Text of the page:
BBC England Data Unit’s Daniel Wainwright tried to explain basic web scraping at this year’s Data Journalism Conference but technical problems got in the way. This is what should have happened:
This news story used scraping to gather data on noise complaints
I’d wondered for a while why no-one who had talked about scraping at conferences had actually demonstrated the procedure. It seemed to me to be one of the most sought-after skills for any investigative journalist.
Then I tried to do so myself in an impromptu session at the first Data Journalism Conference in Birmingham (#DJUK16) and found out why: it’s not as easy as it’s supposed to look.
To anyone new to data journalism, a scraper is as close to magic as you get with a spreadsheet and no wand. Continue reading
A screenshot from before the 2013 relaunch of Scraperwiki
7 years ago ScraperWiki launched with a plan to make scraping accessible to a wider public. It did this by creating an online space where people could easily write and run scrapers; and by making it possible to read and adapt scrapers written by other users (the ‘wiki’ part).
I loved it. The platform inspired me to learn Python, write Scraping for Journalists, and has been part of my journalism workflow since. Continue reading
by Maria Crosas Batista
Mexican newspaper El Universal has put a face to the 4,534 women who have gone missing in Mexico City and the State of Mexico over the last decade: Ausencias Ignoradas (Ignored Absences) aims to put pressure on the government and eradicate this situation.
Daniela Guazo, from the data journalism team, explains how they gathered the data and presented the information not as numbers but as close people: Continue reading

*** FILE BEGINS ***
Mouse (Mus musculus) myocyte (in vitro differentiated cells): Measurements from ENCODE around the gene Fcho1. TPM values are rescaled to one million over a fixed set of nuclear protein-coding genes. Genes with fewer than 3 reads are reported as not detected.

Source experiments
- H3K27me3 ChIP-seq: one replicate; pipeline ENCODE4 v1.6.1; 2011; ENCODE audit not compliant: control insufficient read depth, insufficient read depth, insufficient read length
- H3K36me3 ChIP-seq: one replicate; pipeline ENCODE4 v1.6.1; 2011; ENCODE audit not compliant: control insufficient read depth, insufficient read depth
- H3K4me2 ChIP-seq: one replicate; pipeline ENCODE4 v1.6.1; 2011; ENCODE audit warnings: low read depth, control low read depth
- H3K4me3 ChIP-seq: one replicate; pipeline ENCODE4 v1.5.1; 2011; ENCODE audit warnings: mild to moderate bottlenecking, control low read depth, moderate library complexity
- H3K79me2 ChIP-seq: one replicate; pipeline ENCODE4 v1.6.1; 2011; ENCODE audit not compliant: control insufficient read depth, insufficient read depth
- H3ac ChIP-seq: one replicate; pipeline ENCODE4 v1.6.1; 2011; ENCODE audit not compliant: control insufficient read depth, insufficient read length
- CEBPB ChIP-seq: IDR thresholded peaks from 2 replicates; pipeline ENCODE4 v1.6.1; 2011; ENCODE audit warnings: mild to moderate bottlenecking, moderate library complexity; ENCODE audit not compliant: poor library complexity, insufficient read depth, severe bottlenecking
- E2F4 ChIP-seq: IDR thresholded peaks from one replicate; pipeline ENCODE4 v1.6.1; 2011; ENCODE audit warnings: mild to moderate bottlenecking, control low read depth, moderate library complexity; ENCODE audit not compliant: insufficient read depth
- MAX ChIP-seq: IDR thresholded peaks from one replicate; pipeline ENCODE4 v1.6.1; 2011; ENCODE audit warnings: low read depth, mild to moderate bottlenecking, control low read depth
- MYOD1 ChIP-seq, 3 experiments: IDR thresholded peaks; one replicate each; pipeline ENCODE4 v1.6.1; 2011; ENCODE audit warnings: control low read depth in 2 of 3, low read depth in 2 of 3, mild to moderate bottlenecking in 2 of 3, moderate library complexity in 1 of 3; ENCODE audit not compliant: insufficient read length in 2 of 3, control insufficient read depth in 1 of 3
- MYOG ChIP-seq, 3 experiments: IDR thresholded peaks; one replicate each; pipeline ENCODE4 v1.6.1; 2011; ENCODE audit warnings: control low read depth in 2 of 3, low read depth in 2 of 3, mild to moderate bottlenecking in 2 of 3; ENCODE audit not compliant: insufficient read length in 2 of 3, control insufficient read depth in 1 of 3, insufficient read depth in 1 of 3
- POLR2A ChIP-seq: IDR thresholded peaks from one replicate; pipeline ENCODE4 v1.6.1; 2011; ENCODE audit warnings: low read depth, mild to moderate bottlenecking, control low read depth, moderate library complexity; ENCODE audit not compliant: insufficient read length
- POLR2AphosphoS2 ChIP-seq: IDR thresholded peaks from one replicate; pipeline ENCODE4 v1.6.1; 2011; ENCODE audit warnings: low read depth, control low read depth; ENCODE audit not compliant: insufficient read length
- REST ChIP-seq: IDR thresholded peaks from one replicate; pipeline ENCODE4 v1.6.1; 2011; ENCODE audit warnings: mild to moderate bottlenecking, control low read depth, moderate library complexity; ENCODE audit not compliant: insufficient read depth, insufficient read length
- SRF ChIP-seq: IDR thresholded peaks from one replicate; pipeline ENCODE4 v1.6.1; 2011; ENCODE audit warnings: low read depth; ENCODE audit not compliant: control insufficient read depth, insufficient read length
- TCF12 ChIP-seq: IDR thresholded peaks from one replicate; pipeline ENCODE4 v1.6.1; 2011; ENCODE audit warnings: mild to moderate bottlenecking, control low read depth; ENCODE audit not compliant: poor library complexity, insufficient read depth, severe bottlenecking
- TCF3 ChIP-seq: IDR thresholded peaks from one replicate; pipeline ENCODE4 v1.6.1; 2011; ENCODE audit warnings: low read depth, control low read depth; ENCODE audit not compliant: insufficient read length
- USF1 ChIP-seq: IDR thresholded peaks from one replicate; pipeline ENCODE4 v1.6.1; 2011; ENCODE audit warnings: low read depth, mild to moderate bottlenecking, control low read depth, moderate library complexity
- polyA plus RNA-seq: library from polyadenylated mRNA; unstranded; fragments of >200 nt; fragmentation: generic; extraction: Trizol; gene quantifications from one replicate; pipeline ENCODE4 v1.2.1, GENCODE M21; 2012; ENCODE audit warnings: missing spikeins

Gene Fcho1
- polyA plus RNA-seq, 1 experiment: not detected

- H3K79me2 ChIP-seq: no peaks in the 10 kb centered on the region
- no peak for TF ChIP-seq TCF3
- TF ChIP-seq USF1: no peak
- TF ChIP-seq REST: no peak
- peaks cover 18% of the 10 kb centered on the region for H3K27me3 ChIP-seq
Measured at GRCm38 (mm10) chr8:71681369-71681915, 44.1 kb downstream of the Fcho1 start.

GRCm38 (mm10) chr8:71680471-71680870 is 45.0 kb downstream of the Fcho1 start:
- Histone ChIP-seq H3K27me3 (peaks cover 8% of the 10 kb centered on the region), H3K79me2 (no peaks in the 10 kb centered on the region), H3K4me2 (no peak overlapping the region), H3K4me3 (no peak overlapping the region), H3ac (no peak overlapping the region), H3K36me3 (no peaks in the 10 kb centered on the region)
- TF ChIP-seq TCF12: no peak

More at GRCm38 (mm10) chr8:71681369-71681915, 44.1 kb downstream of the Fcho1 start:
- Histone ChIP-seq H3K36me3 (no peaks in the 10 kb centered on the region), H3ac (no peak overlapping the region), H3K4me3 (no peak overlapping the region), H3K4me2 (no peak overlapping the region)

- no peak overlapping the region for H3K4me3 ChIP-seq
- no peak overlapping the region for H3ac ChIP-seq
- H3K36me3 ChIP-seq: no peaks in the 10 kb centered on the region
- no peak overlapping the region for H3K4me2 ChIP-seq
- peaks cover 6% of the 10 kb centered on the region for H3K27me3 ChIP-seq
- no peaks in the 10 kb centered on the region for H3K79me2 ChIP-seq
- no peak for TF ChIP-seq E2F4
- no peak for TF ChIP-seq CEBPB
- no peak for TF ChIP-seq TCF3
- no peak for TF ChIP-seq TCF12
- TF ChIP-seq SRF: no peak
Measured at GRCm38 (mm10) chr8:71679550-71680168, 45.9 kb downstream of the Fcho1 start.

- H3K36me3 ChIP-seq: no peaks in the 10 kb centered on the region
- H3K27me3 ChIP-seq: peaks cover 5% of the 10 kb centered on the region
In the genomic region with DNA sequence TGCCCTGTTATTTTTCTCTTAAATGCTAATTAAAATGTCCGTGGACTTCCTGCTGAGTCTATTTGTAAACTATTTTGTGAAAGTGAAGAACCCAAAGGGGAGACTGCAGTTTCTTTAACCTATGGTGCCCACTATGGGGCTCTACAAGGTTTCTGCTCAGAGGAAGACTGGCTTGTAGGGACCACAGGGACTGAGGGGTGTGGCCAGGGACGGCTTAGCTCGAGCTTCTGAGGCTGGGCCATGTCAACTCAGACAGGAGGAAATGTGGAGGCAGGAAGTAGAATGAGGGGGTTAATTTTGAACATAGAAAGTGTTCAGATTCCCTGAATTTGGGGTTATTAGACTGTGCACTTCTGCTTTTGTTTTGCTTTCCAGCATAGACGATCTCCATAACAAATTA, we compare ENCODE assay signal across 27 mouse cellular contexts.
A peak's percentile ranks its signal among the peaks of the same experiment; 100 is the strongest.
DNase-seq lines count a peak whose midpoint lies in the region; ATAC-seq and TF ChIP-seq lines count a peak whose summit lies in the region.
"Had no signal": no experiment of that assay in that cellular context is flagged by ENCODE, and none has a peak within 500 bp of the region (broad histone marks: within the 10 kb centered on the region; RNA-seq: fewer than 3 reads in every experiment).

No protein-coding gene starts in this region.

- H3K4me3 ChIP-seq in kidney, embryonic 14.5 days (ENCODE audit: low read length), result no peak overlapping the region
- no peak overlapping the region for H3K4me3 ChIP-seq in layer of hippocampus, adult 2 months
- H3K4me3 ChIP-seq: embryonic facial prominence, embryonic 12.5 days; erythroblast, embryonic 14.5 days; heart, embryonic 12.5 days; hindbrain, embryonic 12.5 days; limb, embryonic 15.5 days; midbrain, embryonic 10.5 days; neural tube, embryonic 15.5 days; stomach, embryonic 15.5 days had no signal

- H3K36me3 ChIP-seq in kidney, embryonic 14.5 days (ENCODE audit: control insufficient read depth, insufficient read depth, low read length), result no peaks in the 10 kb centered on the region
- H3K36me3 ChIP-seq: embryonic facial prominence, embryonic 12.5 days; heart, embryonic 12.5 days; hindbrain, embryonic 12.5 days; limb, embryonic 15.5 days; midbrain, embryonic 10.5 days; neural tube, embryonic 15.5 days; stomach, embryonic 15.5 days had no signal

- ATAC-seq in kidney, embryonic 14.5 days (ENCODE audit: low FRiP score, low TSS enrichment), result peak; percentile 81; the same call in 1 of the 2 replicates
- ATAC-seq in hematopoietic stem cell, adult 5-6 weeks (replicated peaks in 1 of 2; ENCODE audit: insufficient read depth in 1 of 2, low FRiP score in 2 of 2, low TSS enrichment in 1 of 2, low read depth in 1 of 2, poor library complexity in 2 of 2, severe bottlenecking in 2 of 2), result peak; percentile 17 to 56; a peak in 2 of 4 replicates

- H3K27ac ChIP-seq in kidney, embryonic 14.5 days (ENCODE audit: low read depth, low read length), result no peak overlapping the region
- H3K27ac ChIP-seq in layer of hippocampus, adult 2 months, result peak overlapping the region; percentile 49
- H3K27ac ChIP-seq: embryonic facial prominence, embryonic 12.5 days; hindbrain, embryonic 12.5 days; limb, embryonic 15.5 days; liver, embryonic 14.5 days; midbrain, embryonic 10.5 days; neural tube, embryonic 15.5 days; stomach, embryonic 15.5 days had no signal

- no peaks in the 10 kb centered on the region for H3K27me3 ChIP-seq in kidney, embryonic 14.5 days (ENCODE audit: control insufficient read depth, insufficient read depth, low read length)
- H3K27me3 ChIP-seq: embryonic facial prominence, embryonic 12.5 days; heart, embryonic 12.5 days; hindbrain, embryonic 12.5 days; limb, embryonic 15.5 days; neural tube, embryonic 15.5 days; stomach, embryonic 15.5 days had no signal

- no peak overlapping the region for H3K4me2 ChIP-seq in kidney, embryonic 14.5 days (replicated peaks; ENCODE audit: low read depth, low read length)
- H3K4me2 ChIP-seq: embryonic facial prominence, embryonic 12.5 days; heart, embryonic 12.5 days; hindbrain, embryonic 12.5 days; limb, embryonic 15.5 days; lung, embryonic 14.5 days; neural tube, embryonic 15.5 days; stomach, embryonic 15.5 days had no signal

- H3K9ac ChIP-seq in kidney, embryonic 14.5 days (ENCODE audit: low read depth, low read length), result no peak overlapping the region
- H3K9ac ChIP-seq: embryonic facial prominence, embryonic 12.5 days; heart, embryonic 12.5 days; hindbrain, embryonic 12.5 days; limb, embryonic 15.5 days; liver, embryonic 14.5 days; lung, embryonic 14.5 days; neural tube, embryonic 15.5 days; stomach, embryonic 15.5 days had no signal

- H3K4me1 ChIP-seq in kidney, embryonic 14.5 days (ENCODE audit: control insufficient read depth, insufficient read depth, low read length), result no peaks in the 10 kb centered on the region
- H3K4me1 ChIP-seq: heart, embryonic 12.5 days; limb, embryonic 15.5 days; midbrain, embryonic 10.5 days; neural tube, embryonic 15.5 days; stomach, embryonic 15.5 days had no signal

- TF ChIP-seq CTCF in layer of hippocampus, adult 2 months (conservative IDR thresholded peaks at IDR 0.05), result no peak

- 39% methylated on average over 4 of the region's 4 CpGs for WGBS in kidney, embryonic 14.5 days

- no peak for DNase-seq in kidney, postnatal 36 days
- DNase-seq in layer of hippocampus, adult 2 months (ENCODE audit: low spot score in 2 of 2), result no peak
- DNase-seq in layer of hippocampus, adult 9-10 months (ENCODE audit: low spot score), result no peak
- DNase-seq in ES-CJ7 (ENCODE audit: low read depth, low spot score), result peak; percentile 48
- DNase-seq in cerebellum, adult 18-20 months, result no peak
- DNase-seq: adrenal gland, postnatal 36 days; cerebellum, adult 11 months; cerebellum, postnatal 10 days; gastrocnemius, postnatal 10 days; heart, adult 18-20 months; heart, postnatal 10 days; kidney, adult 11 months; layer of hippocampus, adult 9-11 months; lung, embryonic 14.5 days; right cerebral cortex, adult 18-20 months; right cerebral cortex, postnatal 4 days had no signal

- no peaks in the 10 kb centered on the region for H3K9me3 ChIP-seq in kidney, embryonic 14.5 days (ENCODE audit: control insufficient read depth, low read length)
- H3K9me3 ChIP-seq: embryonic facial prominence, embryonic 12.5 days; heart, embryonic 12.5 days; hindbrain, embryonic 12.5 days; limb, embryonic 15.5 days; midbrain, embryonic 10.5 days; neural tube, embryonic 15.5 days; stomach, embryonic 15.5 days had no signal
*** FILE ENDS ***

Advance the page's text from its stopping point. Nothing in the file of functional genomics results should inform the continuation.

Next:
“Most of the big web apps provide their API in JSON format (Facebook, Twitter, Instagram) however, as you may know if you’ve ever tried to use these, they often require an OAuth login in order to access the API.”
Last week the number of people who have bought my ebook Scraping for Journalists passed the 1,000 mark. That is, to me, incredible. A thousand journalists interested enough in scraping to buy a book? What happened?
When I first began writing the book I imagined there might be perhaps 100 people in the world who would be interested in buying it. It was such a niche subject I didn’t even consider pitching it to my normal publishers.
Now it’s so mainstream that the 1000th ‘book’ was actually 12: purchased by a university which wanted multiple copies for its students to borrow – one of a number of such institutions to approach me to do so. Continue reading
The latest in the series of Frequently Asked Questions comes from a UK student, who has questions about big data.
How can data journalists make sense of such quantities of data and filter out what’s meaningful?
In the same way they always have. Journalists’ role has always been to make choices about which information to prioritise, what extra information they need, and what information to include in the story they communicate. Continue reading
I’m delivering a course in scraping in Utrecht in the Netherlands on April 2. The booking page with more details about location etc is here – a broad breakdown below:
- Scraping for journalism: ideas and examples
- Scraping basics: finding structure in HTML and URLs; what’s possible with programming
- Simple scraping jobs: how to write a basic scraper in 5 minutes
- Scraping tools: Outwit Hub and Import.io
- How to scrape dozens of public webpages
- Scraping databases with empty searches
- How to understand scrapers on Scraperwiki: Scraping PDFs, lists of URLs, and databases with specific searches